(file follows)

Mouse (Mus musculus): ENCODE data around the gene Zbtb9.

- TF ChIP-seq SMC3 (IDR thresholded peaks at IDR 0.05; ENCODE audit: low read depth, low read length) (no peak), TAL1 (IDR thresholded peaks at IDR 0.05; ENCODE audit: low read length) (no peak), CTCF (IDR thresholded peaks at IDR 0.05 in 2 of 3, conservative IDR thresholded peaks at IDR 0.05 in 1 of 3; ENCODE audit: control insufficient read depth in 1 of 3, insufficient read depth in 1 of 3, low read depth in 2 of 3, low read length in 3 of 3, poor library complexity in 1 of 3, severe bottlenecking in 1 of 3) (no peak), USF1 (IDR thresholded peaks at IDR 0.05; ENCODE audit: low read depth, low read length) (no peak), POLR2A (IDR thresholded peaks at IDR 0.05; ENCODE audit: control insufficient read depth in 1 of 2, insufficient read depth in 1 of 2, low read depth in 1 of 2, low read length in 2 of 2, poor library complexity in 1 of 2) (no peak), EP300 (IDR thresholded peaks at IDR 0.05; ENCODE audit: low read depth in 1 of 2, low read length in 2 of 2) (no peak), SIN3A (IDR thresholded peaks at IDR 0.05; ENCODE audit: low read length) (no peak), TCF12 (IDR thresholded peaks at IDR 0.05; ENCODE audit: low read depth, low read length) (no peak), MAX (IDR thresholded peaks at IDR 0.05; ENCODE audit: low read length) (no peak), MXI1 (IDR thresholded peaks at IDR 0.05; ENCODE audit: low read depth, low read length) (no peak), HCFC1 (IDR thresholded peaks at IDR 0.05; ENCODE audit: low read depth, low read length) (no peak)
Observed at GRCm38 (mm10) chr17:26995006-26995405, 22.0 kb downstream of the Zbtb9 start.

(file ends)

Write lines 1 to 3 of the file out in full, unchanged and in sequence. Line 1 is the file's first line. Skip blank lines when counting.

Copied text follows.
Mouse (Mus musculus): ENCODE data around the gene Zbtb9.

- TF ChIP-seq SMC3 (IDR thresholded peaks at IDR 0.05; ENCODE audit: low read depth, low read length) (no peak), TAL1 (IDR thresholded peaks at IDR 0.05; ENCODE audit: low read length) (no peak), CTCF (IDR thresholded peaks at IDR 0.05 in 2 of 3, conservative IDR thresholded peaks at IDR 0.05 in 1 of 3; ENCODE audit: control insufficient read depth in 1 of 3, insufficient read depth in 1 of 3, low read depth in 2 of 3, low read length in 3 of 3, poor library complexity in 1 of 3, severe bottlenecking in 1 of 3) (no peak), USF1 (IDR thresholded peaks at IDR 0.05; ENCODE audit: low read depth, low read length) (no peak), POLR2A (IDR thresholded peaks at IDR 0.05; ENCODE audit: control insufficient read depth in 1 of 2, insufficient read depth in 1 of 2, low read depth in 1 of 2, low read length in 2 of 2, poor library complexity in 1 of 2) (no peak), EP300 (IDR thresholded peaks at IDR 0.05; ENCODE audit: low read depth in 1 of 2, low read length in 2 of 2) (no peak), SIN3A (IDR thresholded peaks at IDR 0.05; ENCODE audit: low read length) (no peak), TCF12 (IDR thresholded peaks at IDR 0.05; ENCODE audit: low read depth, low read length) (no peak), MAX (IDR thresholded peaks at IDR 0.05; ENCODE audit: low read length) (no peak), MXI1 (IDR thresholded peaks at IDR 0.05; ENCODE audit: low read depth, low read length) (no peak), HCFC1 (IDR thresholded peaks at IDR 0.05; ENCODE audit: low read depth, low read length) (no peak)
Observed at GRCm38 (mm10) chr17:26995006-26995405, 22.0 kb downstream of the Zbtb9 start.